Dependencies cannot be reverse-engineered for certain kinds of artifacts. For example, no dependencies will be reverse-engineered from or to a layer that is linked to a text file. To see which artifacts have dependencies that you can reverse-engineer, right-click one or multiple layers, and then click View Links. In Layer Explorer, examine the Supports Validation column. Dependencies will not be reverse-engineered for artifacts for which this column shows False.

To reverse-engineer existing dependencies between layers

  • Select one or multiple layers, right-click a selected layer, and then click Generate Dependencies.

Typically, you will see some dependencies that should not exist. You can edit these dependencies to align them with the intended design.

To show the changes that you plan to make or the architecture that you want, update the layer diagram.

To

Perform these steps

Delete a dependency that should not exist

Click the dependency, and then press DELETE.

Change or restrict the direction of a dependency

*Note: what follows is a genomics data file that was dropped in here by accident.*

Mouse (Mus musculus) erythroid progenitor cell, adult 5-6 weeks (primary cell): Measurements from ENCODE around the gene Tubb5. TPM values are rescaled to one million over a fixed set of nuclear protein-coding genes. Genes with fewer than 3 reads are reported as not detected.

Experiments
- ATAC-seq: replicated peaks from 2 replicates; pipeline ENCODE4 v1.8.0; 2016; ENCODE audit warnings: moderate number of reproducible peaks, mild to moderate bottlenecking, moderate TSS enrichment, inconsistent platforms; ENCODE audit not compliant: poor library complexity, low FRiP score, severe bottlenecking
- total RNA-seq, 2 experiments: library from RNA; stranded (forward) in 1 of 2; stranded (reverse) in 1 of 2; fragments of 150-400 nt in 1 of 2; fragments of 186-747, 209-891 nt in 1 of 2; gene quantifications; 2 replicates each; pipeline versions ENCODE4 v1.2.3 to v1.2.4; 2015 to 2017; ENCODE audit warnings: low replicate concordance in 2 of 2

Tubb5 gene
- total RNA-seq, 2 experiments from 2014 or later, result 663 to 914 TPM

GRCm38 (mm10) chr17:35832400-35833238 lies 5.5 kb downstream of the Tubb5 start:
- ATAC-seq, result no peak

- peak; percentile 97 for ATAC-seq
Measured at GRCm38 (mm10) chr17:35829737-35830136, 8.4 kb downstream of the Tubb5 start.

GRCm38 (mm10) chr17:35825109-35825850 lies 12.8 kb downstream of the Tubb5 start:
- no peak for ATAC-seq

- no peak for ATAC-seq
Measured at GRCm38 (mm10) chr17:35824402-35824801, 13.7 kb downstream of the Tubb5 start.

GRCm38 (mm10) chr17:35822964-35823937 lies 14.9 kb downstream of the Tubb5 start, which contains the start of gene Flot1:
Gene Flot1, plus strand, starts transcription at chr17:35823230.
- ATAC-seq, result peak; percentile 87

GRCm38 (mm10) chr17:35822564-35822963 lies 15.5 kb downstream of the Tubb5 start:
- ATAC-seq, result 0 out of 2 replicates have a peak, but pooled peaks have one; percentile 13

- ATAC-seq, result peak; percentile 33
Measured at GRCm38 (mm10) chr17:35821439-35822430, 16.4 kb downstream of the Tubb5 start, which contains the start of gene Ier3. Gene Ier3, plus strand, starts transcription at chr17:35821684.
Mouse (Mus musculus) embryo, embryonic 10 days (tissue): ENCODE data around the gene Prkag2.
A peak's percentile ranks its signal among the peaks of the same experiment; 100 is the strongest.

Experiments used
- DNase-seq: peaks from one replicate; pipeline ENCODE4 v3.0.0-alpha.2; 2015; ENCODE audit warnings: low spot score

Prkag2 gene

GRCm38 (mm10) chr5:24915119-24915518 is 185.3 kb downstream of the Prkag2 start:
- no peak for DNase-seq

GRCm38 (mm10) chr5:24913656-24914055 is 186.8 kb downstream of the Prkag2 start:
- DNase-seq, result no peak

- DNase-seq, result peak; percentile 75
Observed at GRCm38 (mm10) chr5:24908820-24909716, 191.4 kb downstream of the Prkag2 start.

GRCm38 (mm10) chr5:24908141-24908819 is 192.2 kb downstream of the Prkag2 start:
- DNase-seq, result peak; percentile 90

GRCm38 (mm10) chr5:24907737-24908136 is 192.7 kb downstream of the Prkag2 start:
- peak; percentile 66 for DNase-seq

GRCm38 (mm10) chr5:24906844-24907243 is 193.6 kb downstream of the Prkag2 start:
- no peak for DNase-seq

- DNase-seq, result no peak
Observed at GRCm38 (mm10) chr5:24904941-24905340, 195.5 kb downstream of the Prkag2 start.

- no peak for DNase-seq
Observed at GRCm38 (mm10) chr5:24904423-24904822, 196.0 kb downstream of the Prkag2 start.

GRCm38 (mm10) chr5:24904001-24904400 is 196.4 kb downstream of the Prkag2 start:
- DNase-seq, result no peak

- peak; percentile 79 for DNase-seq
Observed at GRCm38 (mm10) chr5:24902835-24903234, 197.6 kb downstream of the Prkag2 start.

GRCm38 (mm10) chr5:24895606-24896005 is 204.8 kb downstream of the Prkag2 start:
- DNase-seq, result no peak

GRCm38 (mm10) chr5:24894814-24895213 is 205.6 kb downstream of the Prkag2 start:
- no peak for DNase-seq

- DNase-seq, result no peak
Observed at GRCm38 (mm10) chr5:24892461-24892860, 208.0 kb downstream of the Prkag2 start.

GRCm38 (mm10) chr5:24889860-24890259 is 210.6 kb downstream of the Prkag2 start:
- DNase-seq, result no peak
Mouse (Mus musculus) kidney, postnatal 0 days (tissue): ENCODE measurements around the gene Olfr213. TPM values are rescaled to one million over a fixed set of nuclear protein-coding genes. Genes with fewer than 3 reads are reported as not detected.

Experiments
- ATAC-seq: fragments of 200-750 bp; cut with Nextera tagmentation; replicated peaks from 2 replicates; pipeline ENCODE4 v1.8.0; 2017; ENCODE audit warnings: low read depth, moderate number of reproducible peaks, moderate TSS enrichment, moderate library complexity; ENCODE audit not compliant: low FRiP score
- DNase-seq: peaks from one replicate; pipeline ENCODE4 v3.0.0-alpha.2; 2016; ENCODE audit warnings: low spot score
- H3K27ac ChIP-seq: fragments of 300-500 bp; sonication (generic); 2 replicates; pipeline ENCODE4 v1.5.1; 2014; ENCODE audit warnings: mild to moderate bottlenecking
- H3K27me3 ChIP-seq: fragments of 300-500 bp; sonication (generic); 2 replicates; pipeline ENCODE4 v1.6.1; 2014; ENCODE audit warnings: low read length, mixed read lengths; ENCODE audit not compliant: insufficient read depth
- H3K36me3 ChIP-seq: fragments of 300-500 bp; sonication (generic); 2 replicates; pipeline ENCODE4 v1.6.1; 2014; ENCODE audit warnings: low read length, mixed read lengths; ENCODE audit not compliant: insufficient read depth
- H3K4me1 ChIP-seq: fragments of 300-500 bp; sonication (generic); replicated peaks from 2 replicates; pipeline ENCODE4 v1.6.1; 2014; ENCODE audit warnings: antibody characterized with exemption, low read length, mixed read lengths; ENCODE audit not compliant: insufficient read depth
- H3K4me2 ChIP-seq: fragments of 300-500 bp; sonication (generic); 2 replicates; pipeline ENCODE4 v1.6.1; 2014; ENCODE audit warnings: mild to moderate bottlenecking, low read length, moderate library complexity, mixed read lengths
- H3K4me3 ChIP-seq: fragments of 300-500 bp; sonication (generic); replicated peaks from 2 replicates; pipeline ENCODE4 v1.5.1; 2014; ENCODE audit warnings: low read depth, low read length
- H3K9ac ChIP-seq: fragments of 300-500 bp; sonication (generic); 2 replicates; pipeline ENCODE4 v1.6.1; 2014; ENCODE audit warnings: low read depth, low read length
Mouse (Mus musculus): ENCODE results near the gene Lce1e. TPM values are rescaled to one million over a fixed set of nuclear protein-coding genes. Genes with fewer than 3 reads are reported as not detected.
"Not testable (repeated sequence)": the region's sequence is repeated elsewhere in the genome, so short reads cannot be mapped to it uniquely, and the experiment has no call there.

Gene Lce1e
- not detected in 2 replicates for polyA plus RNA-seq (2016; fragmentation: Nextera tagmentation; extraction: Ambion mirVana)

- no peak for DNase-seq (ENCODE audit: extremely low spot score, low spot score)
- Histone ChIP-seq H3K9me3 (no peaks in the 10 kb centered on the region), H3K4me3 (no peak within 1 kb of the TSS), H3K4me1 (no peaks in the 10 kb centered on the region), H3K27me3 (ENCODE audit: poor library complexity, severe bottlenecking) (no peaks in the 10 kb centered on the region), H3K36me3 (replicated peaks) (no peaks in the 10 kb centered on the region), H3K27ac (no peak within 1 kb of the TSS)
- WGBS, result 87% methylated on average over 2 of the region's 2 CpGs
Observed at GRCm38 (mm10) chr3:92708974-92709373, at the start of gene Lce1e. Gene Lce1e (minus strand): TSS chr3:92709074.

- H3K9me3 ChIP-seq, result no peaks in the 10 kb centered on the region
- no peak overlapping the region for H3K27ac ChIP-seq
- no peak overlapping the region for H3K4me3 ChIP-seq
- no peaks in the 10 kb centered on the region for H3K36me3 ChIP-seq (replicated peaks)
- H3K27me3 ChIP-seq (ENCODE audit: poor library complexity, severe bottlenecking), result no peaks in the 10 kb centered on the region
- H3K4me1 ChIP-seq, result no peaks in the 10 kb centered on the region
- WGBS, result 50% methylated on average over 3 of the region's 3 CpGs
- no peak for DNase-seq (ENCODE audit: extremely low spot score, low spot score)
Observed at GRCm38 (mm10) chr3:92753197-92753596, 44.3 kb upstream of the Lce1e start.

Set its Direction property.

Create new dependencies

Use the Dependency and Bidirectional Dependency tools.

To draw multiple dependencies, double-click the tool. When you are finished, click the Pointer tool or press the ESC key.

Specify that artifacts associated with a layer cannot depend on the specified namespaces

Type the namespaces in the layer's Forbidden Namespace Dependencies property. Use a semicolon (;) to separate the namespaces.

Specify that artifacts associated with a layer must not belong to the specified namespaces

Type the namespaces in the layer's Forbidden Namespaces property. Use a semicolon (;) to separate the namespaces.

Specify that artifacts associated with a layer must belong to one of the specified namespaces

Type the namespace in the layer's Required Namespaces property. Use a semicolon (;) to separate the namespaces.

To help you identify layers and dependencies or discuss them with team members, edit the appearance and layout of the diagram in the following ways:

  • Change the sizes, shapes, and positions of layers.

  • Change the colors of layers and dependencies.

    1. Select the layers or dependencies.

    2. Right-click the selected layers or dependencies, and then click Properties.

    3. In the Properties window, change the Color property.